Poet Lawson (A Speed Education in Human Being), the director of creative writing at Amherst College, offers personal stories and cultural observations in this insightful collection of 17 essays about being a black woman in the U.S. In “American Girls,” Lawson, born in Minnesota in 1982, Lawson discusses living in an upscale neighborhood where kids made fun of her for sounding “suspiciously white.” In “For Colored Girls,” she writes of battling depression in her 20s, and how joining a high school production of Ntozake Shange’s For Colored Girls Who Have Considered Suicide / When the Rainbow Is Enuf helped ground her. She addresses the appropriation of black culture in “I Tried to Be Twitter Famous,” an illuminating take on the influence of “Black Twitter,” and in “Tammy From HR” she recalls her time working at an advertising agency selling “some palatable version of black cool” to white customers. Lawson’s lyrical sensibilities are on display in “You Are Here” and “& Just in Case You Forget Who I Am, I Am,” essays that honor Grace Jones and Anita Hill. Other topics include divorce and Tinder dating (“Cake Is Cancelled”) and racist portrayals in Disney movies (“Love Songs for Thots”). With sharp insight, Lawson elevates the discussion of race in America. (June)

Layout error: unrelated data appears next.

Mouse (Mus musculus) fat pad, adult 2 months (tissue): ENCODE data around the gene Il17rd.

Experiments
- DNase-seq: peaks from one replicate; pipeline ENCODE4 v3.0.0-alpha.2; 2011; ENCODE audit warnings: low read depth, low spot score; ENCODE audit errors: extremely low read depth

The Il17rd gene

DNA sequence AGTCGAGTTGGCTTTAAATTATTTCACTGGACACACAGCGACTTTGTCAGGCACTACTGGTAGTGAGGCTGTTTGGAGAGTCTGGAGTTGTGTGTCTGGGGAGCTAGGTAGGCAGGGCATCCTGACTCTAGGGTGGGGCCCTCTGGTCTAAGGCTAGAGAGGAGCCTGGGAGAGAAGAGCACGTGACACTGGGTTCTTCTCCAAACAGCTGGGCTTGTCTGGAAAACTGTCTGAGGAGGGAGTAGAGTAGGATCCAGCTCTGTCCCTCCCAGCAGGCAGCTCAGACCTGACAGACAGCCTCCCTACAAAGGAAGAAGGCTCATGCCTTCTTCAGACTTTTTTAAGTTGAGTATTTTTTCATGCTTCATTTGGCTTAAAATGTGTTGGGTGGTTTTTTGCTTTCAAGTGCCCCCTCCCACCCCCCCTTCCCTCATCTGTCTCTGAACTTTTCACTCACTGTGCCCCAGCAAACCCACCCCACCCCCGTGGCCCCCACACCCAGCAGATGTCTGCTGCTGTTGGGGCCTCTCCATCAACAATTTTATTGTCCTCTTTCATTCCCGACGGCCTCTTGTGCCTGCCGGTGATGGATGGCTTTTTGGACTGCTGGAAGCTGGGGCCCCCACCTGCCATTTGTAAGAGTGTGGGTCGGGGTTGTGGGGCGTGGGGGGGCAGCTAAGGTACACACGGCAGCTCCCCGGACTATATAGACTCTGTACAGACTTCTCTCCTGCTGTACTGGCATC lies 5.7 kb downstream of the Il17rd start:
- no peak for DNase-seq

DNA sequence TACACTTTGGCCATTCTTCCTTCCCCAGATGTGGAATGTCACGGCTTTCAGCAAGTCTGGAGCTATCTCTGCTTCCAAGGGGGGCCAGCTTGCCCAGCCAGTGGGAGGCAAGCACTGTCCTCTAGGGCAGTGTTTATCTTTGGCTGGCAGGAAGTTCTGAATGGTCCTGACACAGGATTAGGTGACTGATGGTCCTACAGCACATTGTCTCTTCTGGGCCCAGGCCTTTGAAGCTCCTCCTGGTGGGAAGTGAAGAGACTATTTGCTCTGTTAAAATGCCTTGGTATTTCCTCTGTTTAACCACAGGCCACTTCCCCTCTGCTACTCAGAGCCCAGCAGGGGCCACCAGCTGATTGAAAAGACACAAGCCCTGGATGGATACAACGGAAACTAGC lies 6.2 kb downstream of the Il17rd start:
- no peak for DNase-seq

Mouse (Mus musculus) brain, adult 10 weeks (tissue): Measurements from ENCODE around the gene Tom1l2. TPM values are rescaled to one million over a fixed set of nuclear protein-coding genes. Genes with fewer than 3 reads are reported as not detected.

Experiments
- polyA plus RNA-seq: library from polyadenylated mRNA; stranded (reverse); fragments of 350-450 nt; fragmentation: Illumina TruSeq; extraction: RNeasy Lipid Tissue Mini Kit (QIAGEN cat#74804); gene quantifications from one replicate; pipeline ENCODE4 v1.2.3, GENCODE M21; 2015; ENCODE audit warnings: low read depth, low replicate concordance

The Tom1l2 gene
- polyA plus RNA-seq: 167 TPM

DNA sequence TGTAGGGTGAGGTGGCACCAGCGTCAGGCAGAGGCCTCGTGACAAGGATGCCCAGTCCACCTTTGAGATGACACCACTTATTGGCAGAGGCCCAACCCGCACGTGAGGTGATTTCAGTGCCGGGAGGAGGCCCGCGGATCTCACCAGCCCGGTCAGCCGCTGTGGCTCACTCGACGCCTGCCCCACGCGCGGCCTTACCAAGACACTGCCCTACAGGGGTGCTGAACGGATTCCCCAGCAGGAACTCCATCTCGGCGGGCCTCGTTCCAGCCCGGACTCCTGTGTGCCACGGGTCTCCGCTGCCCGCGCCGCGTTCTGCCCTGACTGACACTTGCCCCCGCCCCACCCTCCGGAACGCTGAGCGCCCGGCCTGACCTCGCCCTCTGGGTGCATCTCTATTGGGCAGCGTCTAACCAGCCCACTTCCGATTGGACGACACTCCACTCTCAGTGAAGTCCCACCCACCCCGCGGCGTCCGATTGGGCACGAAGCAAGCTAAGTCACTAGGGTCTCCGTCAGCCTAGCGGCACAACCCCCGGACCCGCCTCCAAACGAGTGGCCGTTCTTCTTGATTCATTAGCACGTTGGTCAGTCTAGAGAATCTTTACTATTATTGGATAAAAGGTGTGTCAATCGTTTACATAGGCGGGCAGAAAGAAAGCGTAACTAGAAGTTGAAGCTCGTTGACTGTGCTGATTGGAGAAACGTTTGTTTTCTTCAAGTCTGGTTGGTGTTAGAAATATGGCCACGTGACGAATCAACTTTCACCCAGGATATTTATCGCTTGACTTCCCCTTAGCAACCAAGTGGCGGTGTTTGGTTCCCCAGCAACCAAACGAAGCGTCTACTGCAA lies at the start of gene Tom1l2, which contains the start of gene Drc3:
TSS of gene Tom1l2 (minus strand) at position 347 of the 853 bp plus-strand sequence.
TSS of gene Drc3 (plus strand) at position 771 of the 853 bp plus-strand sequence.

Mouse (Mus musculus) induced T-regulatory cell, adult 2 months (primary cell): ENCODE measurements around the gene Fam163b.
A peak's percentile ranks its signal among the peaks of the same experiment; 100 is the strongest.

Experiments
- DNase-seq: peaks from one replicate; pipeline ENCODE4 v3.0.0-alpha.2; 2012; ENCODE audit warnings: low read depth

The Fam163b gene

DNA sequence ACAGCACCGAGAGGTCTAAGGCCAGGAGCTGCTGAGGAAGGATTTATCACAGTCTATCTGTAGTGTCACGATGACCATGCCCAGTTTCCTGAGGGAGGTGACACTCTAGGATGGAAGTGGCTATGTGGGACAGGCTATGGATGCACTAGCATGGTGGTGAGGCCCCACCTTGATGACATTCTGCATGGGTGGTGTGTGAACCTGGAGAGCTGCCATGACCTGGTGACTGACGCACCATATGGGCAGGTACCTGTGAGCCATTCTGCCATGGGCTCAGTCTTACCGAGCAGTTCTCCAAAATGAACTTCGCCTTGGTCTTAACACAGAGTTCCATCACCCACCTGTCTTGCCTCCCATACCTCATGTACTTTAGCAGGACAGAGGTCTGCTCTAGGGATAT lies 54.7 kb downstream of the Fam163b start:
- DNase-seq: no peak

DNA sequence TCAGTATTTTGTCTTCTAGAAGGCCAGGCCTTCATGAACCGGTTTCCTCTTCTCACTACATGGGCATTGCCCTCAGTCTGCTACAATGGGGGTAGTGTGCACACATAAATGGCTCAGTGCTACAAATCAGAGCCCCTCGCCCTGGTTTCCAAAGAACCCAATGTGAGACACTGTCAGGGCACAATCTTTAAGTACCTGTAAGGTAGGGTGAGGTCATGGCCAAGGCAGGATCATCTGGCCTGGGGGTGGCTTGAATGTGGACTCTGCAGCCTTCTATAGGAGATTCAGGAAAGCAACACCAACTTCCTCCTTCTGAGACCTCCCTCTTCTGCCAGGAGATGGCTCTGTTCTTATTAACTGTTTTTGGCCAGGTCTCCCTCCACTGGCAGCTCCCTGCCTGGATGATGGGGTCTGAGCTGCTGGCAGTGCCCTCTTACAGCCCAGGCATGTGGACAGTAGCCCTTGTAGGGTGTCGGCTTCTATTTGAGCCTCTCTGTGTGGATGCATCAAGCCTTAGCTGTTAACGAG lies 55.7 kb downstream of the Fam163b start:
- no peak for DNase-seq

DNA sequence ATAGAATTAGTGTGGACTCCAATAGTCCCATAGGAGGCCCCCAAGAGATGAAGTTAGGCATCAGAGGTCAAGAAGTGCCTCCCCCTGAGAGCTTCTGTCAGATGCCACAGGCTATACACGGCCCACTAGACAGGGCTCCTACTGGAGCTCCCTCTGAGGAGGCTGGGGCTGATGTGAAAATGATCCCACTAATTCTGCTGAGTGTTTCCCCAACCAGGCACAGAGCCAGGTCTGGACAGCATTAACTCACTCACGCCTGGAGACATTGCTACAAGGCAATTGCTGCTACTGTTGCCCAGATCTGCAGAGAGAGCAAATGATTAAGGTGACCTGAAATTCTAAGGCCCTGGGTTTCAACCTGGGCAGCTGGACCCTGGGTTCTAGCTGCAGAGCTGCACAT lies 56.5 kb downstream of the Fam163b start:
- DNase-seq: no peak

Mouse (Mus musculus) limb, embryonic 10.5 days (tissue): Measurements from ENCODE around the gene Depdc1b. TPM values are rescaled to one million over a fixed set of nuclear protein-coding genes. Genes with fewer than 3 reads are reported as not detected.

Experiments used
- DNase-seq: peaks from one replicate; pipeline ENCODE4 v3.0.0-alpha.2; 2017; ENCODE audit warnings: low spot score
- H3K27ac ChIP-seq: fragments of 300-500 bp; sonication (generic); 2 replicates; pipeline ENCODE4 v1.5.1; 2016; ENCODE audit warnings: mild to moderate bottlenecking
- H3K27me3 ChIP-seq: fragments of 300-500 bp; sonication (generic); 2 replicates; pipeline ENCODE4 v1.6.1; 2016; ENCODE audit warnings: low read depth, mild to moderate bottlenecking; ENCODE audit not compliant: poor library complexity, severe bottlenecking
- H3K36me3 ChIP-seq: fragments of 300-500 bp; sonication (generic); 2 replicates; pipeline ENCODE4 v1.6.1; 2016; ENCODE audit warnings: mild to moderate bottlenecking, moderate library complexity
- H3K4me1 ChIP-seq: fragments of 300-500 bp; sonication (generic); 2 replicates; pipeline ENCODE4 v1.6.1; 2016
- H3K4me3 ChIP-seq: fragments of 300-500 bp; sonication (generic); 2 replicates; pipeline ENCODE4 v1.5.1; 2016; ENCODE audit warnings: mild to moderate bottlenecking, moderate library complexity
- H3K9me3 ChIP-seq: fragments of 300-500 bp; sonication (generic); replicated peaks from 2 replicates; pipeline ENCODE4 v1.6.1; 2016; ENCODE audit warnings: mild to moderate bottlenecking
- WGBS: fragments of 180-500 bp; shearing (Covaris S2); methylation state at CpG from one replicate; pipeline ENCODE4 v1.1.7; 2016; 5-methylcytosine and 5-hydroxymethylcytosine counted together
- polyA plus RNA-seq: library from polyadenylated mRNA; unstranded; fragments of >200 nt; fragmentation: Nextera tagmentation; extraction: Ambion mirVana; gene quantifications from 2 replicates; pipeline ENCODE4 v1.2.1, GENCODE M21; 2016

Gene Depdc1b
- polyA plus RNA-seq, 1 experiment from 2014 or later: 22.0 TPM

This review has been updated to reflect changes that were made to the book after this review originally published.
Reviewed on : 03/09/2020 Release date: 06/01/2020 Genre: Nonfiction